We need to fund those organizations and certainly by the sale of our homes do we partially fund them but we have a lot of donors that really enjoy being a part of the creation of these self-sufficient villages. As a matter of fact we have a lot of Canadians that are a part of the Caring House Foundation.
Vera Raposo: Oh yeah.
Frank McKinney: What we do is we don’t do black tie events, we don’t do cocktail parties, we don’t do golf outings, we do experience events. And be that taking people to Haiti to experience firsthand what their donation has gone to, in other words they get to go see the villages and see the houses that they’ve donated to build.
But I also do this race called the Badwater 135 mile Death Valley Ultramarathon. That’s a mouthful. It is, according to the National Geographic, the toughest foot race in the world. That’s not my claim, that’s their claim! It’s a race that starts at the lowest point in the Western Hemisphere 282 feet below sea level in the Death Valley Desert in July. Right now the race is getting ready to start here shortly.
As the name says it is 135 mile non-stop race run on blacktop pavement. So the daytime temperatures in the air are 130 degrees Fahrenheit and the temperature on the blacktop pavement will exceed 200 degrees Fahrenheit. I must run along with 99 other invitees 135 miles non-stop and I have to finish in under 48 hours or I’m disqualified.
Vera Raposo: Wow!
Frank McKinney: Our mantra is pretty simple. It’s: selectively suffering a little for those who are suffering a lot involuntarily in Haiti.
I bring this on. I sign up for it. I send in my application. I was invited to participate – it’s an invitation only race. So I can’t complain about all the suffering that I go through. But I do it for the benefit of those who are suffering a lot without choice in Haiti.
Vera Raposo: Right. You know something you may not know about me, Frank, is that my daughter endured cancer twice and I just got behind a campaign of some rider’s who are doing the ride to conquer cancer from Vancouver BC to Seattle Washington. That’s the one thing I took away from the whole entire experience between watching my daughter endure cancer twice and going through the whole ordeal of these riders of what they’re going through is that there’s no choice for the person enduring it (the person going through the pain). There’s no choice. You just have to go through it. So the fact that someone is willing to come along side and say ok I’m going to honor your battle and step in and do something for you I think it’s pretty amazing.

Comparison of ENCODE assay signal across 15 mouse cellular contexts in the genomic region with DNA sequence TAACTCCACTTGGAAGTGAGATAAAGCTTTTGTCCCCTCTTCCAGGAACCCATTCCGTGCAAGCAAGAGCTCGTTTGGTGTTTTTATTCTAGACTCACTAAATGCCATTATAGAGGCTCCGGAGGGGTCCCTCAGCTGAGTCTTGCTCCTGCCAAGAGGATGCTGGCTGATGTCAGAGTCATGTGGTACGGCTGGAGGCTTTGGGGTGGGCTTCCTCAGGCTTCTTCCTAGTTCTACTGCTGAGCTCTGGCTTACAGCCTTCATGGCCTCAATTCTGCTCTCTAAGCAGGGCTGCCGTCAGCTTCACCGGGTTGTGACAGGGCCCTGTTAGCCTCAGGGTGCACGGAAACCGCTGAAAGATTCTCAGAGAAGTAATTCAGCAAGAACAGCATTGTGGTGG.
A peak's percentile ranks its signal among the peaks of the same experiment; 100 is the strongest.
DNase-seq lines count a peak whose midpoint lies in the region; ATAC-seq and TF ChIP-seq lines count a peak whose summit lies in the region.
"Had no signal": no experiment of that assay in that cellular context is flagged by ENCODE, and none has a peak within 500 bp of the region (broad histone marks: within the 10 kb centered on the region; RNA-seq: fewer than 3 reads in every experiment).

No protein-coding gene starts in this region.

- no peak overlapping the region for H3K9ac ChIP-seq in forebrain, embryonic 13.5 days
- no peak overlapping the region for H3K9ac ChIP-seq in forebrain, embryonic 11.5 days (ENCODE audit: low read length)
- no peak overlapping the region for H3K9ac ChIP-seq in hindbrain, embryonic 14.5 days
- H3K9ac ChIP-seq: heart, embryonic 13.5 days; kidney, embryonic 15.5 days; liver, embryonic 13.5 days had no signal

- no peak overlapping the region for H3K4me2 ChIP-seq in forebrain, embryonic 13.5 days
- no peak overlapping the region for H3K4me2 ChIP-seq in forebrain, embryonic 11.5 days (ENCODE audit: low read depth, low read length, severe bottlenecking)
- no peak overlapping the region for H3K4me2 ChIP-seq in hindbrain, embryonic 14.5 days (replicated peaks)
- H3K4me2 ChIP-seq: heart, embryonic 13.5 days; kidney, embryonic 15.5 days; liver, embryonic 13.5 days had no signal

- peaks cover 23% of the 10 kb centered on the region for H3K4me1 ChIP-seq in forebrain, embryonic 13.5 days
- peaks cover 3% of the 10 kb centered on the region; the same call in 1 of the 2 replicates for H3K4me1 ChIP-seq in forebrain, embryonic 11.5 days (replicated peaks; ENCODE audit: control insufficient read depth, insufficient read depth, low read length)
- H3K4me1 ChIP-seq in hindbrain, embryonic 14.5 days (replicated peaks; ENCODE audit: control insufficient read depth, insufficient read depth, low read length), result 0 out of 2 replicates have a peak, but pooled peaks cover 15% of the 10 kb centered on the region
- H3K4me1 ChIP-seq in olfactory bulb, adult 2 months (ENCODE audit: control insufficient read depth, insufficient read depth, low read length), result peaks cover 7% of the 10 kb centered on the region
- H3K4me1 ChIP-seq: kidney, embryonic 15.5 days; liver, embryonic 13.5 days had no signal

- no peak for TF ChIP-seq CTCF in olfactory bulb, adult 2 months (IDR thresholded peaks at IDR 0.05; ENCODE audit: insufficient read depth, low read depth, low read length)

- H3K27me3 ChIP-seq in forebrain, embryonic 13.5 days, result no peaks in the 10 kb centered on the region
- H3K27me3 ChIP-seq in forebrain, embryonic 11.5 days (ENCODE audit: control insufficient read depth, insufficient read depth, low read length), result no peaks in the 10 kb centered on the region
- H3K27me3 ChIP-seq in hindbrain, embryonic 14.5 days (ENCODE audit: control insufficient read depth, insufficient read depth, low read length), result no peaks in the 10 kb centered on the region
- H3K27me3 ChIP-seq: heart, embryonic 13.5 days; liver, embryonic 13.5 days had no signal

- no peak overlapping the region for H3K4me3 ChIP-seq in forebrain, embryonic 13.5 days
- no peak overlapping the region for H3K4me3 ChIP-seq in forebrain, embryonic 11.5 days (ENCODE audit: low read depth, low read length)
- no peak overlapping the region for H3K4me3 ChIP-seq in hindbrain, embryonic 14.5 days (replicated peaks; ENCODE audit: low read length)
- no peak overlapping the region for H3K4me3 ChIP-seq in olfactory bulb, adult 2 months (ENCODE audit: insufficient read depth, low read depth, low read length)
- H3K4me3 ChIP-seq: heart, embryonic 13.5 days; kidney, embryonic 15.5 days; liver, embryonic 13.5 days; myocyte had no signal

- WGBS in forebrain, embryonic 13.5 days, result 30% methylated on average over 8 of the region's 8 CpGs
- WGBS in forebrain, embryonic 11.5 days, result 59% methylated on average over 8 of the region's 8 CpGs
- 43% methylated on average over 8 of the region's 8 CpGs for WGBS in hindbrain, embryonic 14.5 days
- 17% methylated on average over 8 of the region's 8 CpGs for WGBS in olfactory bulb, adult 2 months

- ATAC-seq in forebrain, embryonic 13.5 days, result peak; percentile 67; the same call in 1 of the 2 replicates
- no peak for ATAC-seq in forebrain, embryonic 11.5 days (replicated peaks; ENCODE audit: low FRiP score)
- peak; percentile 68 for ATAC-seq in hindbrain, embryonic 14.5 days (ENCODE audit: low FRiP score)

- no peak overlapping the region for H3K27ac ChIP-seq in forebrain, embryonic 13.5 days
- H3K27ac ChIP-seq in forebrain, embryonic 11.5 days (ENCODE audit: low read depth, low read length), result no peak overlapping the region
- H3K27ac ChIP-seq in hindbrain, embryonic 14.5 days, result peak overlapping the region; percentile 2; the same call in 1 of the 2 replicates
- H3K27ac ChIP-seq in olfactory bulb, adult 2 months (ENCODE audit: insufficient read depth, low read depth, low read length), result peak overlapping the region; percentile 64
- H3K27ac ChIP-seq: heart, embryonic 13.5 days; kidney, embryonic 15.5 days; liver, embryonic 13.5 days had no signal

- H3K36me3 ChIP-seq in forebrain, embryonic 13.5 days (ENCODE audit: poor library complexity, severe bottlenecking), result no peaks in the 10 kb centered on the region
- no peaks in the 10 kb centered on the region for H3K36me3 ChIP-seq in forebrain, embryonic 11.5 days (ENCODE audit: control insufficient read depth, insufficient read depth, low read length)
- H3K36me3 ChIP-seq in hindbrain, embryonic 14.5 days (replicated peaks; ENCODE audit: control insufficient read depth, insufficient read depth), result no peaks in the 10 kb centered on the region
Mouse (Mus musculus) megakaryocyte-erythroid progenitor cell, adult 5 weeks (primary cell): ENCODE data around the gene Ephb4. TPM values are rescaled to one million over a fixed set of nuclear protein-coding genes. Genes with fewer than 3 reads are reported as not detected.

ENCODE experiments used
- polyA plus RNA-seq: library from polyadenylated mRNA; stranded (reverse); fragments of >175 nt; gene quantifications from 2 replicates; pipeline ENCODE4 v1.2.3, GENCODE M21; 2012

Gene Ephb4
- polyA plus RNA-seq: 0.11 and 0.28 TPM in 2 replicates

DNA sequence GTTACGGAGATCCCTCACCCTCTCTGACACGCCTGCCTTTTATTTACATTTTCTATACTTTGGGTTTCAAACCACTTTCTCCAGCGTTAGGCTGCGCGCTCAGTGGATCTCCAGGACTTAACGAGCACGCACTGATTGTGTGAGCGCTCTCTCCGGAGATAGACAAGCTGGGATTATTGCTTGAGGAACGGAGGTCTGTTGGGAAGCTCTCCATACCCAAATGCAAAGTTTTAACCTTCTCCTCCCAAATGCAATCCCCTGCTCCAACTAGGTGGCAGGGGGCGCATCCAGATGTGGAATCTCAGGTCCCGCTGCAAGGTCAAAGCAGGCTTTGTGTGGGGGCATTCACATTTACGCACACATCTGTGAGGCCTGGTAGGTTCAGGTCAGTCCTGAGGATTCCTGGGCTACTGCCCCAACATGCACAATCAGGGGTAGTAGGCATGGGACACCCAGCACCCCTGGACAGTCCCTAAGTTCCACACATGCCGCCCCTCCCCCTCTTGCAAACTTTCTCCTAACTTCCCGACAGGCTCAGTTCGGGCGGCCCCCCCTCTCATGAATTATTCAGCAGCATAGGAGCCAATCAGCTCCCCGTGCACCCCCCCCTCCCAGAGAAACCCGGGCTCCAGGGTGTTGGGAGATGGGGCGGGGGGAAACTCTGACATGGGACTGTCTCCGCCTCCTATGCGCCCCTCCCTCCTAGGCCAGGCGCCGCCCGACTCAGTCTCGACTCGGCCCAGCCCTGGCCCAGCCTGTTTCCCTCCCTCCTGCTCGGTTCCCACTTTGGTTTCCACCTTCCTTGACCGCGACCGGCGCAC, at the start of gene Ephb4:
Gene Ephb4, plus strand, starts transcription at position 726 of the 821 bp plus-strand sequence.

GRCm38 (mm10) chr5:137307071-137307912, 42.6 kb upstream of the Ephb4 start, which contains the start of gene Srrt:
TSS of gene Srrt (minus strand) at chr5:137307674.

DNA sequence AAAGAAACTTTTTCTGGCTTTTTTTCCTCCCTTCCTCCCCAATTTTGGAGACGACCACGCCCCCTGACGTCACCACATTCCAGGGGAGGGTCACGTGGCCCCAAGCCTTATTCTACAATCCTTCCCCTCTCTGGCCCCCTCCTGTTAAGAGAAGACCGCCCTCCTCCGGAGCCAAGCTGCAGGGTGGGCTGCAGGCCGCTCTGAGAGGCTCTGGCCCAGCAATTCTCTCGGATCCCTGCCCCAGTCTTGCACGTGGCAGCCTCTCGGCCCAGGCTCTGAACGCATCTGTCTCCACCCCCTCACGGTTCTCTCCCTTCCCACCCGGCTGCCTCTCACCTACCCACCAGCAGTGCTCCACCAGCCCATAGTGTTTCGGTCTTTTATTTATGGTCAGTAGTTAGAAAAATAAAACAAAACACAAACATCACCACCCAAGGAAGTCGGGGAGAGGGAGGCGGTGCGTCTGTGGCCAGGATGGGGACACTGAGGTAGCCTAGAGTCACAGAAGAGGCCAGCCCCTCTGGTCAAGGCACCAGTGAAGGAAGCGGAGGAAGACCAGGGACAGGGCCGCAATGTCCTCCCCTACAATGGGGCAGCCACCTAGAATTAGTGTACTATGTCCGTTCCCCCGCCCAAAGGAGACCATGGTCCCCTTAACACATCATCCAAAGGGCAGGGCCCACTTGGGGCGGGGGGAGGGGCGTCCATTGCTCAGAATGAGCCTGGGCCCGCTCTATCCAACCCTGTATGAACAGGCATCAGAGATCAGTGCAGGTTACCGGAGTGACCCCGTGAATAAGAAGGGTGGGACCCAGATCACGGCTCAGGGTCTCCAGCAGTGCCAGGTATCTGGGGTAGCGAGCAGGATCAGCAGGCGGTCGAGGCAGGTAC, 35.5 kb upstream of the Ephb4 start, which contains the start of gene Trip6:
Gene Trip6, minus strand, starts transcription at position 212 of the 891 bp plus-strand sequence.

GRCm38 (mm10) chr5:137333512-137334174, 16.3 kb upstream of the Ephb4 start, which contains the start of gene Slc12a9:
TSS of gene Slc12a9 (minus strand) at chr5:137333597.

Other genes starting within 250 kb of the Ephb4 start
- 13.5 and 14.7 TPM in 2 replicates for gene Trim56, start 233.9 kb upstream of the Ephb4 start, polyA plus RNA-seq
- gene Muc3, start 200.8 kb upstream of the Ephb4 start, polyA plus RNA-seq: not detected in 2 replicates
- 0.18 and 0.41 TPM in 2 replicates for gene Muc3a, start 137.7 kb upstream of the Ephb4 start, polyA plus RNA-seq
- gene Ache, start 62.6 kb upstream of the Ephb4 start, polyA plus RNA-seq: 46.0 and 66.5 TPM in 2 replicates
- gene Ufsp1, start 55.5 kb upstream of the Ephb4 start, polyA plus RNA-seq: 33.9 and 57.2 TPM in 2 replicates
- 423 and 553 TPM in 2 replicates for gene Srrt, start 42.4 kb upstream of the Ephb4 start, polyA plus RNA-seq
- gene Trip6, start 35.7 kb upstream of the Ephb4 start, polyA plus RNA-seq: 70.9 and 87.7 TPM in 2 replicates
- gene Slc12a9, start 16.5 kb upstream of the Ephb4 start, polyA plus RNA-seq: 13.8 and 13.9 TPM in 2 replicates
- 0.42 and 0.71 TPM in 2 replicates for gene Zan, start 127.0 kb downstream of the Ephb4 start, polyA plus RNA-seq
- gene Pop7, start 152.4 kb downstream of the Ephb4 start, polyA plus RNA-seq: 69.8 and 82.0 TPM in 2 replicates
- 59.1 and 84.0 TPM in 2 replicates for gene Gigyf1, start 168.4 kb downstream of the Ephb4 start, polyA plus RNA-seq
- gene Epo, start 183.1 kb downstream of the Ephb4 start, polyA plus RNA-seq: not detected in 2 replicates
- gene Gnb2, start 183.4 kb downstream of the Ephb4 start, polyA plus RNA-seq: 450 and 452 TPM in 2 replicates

Frank McKinney: I think if it was all about just finishing this prestigious race I wouldn’t have knocked it off my bucket list in 2005 when I ran the first one. It would have been about me and the challenge and if National Geographic says it’s the toughest in the world well boy I’m going to be a part of that and then be done. But I realized boy what a great way to raise monies for our charity is to have people – a lot of people donate a dollar per mile or more and we raise a good amount of money from me getting out there and trying to endure this debilitating test of human will.
Vera Raposo: For sure. What would you say to someone who wants to step into more in their life but is nervous to take those steps? They have a business and either they’re a workaholic and they aren’t taking the time and like you said it’s like a bug on their shoulder that they’re trying to flick off or they’re really thinking maybe I can do something. What would you say to someone who’s just nervous to take that step?
Frank McKinney: Let’s just kind of break down the thought process for something like that. The first thing is when we contemplate a significant change or challenge in our life be it physical, relational, spiritual, diet wise, mental, change or challenge (significant change or challenge) in life always involves taking a risk! It does.
When we contemplate that four letter word the other four letter word moves in and takes over and that’s fear.
Change or challenge =’s risk =’s fear
And most often when we get to that stage of fear we stop. We don’t undertake the significant change or challenge.
Listen, I was a one step from the couch every other day six mile runner when I stumbled across this 135 race. I’d never run a marathon in my life. So, of course it was a big change, a big challenge, it was a huge risk and I had a lot of fear. But when you realize that fear is oftentimes associated with risk and a great opportunity to change or challenge yourself in your life we must push through!